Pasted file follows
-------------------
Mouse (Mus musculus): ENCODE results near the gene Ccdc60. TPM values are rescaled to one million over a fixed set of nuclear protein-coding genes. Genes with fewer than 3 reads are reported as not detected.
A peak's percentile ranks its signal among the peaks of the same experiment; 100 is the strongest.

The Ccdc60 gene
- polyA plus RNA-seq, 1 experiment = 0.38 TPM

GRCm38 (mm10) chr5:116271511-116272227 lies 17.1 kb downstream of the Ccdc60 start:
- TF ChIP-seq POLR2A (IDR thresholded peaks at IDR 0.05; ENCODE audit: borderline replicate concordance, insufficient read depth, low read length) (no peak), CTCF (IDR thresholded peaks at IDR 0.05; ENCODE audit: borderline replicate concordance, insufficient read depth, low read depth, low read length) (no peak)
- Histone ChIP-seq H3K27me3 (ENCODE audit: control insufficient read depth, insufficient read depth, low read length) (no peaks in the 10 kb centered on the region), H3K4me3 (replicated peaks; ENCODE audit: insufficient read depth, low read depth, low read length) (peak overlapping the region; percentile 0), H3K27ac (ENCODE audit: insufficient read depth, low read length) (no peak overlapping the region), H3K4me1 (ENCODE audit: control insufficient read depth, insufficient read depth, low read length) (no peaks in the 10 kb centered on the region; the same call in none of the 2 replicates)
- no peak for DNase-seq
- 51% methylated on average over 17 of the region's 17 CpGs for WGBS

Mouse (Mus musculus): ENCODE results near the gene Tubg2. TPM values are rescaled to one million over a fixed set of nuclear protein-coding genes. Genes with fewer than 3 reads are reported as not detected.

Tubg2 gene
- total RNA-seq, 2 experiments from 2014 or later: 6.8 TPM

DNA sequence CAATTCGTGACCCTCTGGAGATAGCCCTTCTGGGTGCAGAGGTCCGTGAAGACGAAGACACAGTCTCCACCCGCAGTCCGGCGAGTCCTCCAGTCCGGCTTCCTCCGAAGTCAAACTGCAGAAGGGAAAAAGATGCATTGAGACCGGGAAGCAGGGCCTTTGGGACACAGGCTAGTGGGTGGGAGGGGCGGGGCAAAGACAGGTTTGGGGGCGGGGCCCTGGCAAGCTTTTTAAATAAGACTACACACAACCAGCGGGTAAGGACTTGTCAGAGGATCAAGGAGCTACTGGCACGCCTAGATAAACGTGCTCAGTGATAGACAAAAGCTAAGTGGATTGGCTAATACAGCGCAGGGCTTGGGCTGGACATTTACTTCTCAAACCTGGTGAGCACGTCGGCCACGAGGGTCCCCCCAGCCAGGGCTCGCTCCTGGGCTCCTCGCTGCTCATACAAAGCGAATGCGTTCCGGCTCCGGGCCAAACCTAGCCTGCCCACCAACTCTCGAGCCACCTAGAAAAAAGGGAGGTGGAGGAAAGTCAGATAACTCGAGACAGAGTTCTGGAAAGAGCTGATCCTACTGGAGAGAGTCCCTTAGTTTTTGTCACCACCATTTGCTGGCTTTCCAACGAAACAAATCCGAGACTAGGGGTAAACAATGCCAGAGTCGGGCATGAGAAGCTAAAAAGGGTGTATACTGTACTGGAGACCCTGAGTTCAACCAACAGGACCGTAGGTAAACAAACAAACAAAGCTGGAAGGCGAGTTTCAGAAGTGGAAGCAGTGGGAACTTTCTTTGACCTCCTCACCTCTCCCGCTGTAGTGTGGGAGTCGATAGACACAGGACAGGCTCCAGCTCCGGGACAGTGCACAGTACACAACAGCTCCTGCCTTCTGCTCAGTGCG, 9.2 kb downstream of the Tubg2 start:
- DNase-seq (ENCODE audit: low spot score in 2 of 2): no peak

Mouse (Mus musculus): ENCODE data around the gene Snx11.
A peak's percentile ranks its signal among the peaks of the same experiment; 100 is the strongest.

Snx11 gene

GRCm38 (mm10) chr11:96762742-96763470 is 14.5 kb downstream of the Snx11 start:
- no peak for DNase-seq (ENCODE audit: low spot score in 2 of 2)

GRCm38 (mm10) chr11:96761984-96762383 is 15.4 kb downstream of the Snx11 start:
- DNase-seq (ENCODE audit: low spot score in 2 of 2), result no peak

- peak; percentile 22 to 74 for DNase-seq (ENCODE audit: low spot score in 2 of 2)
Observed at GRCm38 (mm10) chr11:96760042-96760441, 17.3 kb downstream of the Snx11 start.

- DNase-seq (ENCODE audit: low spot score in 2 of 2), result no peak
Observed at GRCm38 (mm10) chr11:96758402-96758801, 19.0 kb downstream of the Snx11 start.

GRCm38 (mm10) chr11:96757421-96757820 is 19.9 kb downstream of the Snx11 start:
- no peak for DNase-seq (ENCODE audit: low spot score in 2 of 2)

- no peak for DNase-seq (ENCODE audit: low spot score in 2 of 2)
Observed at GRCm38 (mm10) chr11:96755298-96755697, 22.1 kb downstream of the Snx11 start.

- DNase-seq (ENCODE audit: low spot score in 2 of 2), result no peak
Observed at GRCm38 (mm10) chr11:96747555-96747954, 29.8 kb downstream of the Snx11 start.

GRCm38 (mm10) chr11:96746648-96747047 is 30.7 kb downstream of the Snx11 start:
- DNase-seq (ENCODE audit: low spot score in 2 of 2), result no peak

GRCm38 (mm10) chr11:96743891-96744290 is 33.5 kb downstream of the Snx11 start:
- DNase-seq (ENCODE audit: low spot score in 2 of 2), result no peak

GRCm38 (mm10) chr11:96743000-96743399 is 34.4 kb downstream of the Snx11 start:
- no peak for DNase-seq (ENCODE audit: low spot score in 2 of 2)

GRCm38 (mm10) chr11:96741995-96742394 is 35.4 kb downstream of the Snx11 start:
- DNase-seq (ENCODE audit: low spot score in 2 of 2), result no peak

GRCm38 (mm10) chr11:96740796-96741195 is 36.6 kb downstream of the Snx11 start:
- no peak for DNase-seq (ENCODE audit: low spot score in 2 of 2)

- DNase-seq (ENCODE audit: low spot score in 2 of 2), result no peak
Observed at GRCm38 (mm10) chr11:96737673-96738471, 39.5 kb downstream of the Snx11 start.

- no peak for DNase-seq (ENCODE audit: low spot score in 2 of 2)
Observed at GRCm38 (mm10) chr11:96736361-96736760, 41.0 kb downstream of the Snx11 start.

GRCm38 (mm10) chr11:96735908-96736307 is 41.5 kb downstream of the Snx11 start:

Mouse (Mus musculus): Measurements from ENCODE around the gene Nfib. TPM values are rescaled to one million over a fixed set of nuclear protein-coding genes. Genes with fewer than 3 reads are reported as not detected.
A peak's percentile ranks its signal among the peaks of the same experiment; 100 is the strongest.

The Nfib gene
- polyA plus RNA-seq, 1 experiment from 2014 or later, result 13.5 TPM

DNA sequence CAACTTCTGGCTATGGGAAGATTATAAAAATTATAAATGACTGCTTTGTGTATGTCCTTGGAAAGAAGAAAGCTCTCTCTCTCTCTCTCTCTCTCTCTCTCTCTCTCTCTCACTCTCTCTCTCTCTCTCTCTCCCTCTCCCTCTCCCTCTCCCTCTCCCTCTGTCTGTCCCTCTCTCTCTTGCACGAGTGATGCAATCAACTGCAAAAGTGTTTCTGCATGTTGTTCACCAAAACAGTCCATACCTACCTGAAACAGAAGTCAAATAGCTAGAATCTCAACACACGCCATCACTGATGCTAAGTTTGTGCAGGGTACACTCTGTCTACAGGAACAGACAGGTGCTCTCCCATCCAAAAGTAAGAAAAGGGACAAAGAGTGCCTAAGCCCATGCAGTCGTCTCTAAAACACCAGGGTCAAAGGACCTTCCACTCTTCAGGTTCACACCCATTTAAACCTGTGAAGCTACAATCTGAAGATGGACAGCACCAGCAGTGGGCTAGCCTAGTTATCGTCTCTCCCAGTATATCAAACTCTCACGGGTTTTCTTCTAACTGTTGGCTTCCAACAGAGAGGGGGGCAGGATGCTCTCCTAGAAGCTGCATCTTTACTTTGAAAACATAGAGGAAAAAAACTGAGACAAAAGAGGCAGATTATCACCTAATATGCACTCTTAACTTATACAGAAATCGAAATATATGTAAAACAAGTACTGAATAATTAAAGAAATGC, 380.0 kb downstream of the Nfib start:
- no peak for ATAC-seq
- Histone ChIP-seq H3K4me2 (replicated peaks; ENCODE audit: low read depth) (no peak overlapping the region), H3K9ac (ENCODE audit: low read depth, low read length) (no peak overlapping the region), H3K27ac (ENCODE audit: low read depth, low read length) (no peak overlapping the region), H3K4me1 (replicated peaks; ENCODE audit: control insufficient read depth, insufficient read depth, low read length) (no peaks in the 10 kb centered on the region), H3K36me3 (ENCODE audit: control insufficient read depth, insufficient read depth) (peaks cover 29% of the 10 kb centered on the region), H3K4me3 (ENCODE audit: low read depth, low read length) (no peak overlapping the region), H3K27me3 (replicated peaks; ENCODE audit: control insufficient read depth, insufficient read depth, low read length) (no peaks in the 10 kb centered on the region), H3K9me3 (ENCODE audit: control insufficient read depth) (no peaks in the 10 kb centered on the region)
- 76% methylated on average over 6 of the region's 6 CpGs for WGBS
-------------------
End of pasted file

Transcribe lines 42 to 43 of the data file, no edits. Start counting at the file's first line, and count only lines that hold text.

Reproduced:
- DNase-seq (ENCODE audit: low spot score in 2 of 2), result no peak
Observed at GRCm38 (mm10) chr11:96737673-96738471, 39.5 kb downstream of the Snx11 start.